No, the Poor Are Not Squandering Public Money on Filet Mignon


Are the poor blowing their food stamps in wild bacchanalias of filet mignon and lobster thermidor? Is this something that we ought to keep a closer look on as protectors of the public purse?

You can probably figure out the answer already, but, um, no. Here are some relevant monthly figures for food spending among the poor, as collected by the Consumer Expenditure Survey:

  • Meat and fish: $48
  • Fruits and vegetables: $42
  • Alcohol: $15

Pretty obviously, there’s a lot more baloney and chicken breasts here than steak and lobster. And this doesn’t change a lot as you move up the income scale. The numbers above are for the poorest tenth of consumers, but they stay about the same even when you move slightly up the income ladder. The entire poorest third spends only about $323 total on food per month.

Should we encourage better nutrition and better food choices among the poor? Less McDonald’s and more broccoli? For all sorts of reasons, of course we should. But should we be worried that public money is being squandered on prime rib or fresh Pacific swordfish? Nope. There’s just no evidence that it’s happening except as the occasional scary anecdote. It’s a non-problem.

Max Ehrenfreund has more details here if you want some comparisons between rich and poor in various categories of consumer expenditures.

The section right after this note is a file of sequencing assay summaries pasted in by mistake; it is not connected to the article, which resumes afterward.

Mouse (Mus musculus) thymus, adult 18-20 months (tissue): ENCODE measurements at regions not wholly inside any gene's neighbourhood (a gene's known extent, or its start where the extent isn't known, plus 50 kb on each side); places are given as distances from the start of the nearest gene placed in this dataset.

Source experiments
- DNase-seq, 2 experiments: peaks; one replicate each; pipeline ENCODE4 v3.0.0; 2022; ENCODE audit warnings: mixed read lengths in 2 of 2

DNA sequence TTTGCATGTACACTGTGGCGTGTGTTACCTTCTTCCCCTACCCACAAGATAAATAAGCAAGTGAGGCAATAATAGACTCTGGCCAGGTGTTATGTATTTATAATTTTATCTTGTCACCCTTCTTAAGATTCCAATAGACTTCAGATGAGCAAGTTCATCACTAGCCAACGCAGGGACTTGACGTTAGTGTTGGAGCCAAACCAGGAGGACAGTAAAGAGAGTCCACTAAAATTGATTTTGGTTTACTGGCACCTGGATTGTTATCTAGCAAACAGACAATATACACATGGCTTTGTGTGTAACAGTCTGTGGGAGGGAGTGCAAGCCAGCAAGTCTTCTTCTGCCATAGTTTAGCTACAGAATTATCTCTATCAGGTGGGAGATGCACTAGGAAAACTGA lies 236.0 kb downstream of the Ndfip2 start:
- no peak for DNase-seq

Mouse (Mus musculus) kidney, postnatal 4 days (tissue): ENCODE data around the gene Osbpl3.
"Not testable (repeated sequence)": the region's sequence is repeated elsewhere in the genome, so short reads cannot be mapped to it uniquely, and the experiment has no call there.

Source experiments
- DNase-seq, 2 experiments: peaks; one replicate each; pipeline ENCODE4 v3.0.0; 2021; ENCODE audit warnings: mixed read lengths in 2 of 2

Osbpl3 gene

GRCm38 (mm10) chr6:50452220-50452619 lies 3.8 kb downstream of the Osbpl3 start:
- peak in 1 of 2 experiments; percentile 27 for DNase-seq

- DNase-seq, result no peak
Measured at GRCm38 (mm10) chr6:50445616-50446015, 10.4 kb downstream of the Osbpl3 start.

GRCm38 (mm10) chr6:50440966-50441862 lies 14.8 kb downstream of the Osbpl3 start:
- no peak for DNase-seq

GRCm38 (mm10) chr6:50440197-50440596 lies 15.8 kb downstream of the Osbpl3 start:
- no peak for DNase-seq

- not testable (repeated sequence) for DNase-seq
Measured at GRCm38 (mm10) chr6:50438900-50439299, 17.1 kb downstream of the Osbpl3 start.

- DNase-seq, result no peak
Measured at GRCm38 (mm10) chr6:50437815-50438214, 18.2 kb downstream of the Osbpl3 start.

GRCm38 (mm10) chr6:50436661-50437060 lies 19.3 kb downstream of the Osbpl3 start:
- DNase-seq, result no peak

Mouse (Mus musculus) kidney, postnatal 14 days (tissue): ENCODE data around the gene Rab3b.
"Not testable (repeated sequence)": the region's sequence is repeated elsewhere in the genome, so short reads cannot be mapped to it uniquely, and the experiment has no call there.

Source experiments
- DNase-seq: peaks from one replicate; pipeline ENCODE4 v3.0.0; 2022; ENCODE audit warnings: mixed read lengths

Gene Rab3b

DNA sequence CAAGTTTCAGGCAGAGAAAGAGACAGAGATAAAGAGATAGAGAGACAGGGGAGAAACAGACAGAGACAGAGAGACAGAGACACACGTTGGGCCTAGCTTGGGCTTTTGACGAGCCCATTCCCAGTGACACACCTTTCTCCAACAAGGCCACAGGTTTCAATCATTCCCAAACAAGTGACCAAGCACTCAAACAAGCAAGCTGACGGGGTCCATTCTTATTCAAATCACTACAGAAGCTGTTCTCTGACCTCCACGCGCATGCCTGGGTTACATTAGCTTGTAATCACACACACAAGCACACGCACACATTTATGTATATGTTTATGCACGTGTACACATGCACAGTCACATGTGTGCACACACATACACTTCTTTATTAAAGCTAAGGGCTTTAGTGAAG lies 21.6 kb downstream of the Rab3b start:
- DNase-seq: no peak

DOES IT FEEL LIKE POLITICS IS AT A BREAKING POINT?

Headshot of Editor in Chief of Mother Jones, Clara Jeffery

It sure feels that way to me, and here at Mother Jones, we’ve been thinking a lot about what journalism needs to do differently, and how we can have the biggest impact.

We kept coming back to one word: corruption. Democracy and the rule of law being undermined by those with wealth and power for their own gain. So we're launching an ambitious Mother Jones Corruption Project to do deep, time-intensive reporting on systemic corruption, and asking the MoJo community to help crowdfund it.

We aim to hire, build a team, and give them the time and space needed to understand how we got here and how we might get out. We want to dig into the forces and decisions that have allowed massive conflicts of interest, influence peddling, and win-at-all-costs politics to flourish.

It's unlike anything we've done, and we have seed funding to get started, but we're looking to raise $500,000 from readers by July when we'll be making key budgeting decisions—and the more resources we have by then, the deeper we can dig. If our plan sounds good to you, please help kickstart it with a tax-deductible donation today.

Thanks for reading—whether or not you can pitch in today, or ever, I'm glad you're with us.

Signed by Clara Jeffery

Clara Jeffery, Editor-in-Chief

We Recommend

Latest

Sign up for our newsletters

Subscribe and we'll send Mother Jones straight to your inbox.

Get our award-winning magazine

Save big on a full year of investigations, ideas, and insights.

Subscribe

Support our journalism

Help Mother Jones' reporters dig deep with a tax-deductible donation.

Donate

Share your feedback: We’re planning to launch a new version of the comments section. Help us test it.